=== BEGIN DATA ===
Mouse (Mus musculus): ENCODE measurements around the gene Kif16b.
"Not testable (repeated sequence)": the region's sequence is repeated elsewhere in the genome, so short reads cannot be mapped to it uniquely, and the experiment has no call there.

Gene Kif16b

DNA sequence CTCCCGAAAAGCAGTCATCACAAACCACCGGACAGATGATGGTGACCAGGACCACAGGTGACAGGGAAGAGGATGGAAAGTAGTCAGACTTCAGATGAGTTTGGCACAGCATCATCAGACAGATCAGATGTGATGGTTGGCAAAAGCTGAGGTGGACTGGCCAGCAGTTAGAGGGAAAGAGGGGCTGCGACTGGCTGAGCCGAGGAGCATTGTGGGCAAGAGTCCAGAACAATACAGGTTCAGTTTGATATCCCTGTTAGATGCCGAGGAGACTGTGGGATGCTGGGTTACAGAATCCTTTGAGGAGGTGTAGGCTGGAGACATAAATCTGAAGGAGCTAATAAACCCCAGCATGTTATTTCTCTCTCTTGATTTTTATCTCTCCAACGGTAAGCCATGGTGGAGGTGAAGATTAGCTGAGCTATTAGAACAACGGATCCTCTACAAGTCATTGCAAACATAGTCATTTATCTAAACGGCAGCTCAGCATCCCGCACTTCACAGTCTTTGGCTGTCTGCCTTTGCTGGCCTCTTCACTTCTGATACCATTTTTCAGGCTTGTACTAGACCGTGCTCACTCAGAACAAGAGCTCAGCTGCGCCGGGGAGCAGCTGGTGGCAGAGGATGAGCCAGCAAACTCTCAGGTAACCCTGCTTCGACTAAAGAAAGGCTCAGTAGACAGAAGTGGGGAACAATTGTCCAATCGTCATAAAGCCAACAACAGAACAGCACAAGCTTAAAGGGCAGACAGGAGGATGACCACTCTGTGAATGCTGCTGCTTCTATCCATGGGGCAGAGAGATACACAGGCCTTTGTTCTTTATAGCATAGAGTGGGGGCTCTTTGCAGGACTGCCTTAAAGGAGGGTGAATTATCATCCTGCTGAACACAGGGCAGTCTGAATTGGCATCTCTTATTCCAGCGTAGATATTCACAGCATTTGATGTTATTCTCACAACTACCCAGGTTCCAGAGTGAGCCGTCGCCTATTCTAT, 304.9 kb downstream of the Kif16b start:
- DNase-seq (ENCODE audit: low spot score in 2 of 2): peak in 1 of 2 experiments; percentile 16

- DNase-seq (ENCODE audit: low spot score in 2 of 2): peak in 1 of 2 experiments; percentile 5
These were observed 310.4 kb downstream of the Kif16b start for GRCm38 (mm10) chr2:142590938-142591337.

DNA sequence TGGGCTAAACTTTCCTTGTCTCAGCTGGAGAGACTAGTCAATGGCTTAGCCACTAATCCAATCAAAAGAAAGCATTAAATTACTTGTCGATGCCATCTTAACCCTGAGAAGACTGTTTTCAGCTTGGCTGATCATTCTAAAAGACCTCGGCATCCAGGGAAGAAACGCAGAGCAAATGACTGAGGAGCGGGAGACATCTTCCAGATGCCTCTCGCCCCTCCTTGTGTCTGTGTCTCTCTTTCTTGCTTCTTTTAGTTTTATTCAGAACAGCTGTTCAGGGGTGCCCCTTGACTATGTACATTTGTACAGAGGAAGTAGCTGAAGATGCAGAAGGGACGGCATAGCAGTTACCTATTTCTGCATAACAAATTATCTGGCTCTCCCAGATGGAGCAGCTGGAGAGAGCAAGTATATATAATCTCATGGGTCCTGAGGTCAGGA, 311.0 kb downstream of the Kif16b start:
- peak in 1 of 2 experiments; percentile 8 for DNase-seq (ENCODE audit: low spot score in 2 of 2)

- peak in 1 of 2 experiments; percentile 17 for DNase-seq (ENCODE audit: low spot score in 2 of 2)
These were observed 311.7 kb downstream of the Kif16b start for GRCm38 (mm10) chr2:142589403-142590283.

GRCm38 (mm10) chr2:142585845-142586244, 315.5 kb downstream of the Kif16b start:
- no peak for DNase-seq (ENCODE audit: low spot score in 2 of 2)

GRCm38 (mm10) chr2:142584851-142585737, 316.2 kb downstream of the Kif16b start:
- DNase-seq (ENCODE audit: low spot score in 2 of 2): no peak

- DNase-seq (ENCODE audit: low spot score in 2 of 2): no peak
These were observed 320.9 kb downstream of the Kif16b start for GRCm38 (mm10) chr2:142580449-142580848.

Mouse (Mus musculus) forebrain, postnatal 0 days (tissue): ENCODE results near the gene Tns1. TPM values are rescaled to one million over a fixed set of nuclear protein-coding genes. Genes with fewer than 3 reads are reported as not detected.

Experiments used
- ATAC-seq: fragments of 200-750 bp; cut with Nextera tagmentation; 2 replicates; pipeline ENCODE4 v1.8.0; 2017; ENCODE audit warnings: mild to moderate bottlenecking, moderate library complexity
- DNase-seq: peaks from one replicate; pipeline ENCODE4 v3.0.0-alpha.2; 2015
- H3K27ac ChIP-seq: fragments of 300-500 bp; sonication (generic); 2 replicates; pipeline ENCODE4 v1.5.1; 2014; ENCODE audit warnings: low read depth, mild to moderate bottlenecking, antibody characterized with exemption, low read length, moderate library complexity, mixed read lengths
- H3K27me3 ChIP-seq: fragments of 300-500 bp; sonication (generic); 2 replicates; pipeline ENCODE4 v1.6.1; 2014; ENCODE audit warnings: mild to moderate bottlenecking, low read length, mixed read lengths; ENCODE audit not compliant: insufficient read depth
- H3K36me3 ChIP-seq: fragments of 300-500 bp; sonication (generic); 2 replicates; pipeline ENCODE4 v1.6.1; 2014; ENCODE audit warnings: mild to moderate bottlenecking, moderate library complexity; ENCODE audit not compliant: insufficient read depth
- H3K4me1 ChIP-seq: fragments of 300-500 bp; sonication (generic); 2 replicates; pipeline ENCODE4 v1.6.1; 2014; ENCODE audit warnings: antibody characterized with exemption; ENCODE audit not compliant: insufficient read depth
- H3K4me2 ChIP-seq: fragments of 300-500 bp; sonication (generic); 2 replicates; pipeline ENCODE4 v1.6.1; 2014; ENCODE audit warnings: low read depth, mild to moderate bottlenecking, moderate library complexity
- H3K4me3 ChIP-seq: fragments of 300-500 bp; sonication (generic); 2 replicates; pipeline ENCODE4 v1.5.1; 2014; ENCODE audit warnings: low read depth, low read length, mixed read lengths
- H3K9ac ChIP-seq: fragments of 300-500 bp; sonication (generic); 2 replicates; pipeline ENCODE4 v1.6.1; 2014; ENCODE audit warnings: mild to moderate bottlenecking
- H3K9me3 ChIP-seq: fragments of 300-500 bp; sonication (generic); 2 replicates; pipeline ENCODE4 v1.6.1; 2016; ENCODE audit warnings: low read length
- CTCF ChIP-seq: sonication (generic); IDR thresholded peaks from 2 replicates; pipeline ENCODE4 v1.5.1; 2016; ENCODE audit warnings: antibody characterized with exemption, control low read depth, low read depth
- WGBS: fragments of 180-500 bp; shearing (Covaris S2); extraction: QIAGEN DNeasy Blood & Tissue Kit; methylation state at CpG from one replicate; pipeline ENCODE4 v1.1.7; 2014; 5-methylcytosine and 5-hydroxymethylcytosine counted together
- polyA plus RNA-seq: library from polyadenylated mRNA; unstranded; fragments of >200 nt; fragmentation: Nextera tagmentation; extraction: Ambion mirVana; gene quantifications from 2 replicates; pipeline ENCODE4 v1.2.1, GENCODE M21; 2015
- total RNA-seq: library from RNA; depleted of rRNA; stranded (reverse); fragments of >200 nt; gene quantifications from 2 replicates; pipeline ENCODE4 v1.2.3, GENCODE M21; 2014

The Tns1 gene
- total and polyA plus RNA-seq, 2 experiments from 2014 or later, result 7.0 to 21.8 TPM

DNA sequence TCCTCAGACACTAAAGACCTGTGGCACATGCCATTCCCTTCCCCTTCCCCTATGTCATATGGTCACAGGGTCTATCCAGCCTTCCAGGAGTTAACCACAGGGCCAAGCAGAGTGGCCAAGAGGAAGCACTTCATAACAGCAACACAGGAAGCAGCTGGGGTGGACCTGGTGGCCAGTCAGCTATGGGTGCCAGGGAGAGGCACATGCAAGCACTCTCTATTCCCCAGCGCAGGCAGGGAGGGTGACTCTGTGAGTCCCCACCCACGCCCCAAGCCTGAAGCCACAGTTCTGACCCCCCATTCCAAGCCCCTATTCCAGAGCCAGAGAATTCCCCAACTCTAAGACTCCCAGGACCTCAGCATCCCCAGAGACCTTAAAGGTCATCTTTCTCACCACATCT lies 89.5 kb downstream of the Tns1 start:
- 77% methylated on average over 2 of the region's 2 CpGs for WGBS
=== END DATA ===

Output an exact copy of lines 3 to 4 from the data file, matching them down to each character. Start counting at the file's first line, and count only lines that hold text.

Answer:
Gene Kif16b

DNA sequence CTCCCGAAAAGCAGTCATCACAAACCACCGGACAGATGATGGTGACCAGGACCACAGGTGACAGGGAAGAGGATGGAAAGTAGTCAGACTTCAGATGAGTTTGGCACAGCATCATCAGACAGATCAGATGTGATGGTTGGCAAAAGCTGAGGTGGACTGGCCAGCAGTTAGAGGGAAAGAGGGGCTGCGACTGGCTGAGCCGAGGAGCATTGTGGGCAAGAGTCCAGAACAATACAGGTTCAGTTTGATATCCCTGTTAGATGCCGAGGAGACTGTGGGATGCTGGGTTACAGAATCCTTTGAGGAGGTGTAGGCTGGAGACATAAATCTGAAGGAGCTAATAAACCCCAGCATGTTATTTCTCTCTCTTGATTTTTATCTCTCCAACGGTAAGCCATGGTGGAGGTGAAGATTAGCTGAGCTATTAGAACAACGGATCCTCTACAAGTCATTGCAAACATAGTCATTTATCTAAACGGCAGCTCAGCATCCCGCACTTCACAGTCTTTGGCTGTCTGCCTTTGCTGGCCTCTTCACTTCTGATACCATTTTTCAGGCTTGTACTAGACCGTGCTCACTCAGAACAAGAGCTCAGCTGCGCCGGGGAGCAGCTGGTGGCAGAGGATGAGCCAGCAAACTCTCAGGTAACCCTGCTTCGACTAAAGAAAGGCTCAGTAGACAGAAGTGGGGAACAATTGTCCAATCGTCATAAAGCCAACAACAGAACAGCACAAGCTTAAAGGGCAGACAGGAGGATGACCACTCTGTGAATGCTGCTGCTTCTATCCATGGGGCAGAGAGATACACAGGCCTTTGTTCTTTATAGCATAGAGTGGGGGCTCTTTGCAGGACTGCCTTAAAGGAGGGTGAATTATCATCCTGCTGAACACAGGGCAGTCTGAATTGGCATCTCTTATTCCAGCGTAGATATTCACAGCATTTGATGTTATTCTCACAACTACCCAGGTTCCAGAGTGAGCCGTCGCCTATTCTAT, 304.9 kb downstream of the Kif16b start: